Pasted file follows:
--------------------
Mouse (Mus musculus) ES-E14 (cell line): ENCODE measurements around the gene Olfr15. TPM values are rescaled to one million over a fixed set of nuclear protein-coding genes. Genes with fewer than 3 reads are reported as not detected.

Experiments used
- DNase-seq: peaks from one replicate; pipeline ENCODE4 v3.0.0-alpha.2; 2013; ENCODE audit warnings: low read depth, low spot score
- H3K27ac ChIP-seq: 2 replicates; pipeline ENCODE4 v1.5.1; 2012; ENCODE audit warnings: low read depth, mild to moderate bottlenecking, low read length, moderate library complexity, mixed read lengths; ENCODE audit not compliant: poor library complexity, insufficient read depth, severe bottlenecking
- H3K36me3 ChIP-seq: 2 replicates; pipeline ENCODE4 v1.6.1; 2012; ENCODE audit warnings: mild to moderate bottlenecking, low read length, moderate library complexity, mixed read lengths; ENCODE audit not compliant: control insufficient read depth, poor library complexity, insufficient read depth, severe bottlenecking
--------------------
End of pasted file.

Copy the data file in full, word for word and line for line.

Mouse (Mus musculus) ES-E14 (cell line): ENCODE measurements around the gene Olfr15. TPM values are rescaled to one million over a fixed set of nuclear protein-coding genes. Genes with fewer than 3 reads are reported as not detected.

Experiments used
- DNase-seq: peaks from one replicate; pipeline ENCODE4 v3.0.0-alpha.2; 2013; ENCODE audit warnings: low read depth, low spot score
- H3K27ac ChIP-seq: 2 replicates; pipeline ENCODE4 v1.5.1; 2012; ENCODE audit warnings: low read depth, mild to moderate bottlenecking, low read length, moderate library complexity, mixed read lengths; ENCODE audit not compliant: poor library complexity, insufficient read depth, severe bottlenecking
- H3K36me3 ChIP-seq: 2 replicates; pipeline ENCODE4 v1.6.1; 2012; ENCODE audit warnings: mild to moderate bottlenecking, low read length, moderate library complexity, mixed read lengths; ENCODE audit not compliant: control insufficient read depth, poor library complexity, insufficient read depth, severe bottlenecking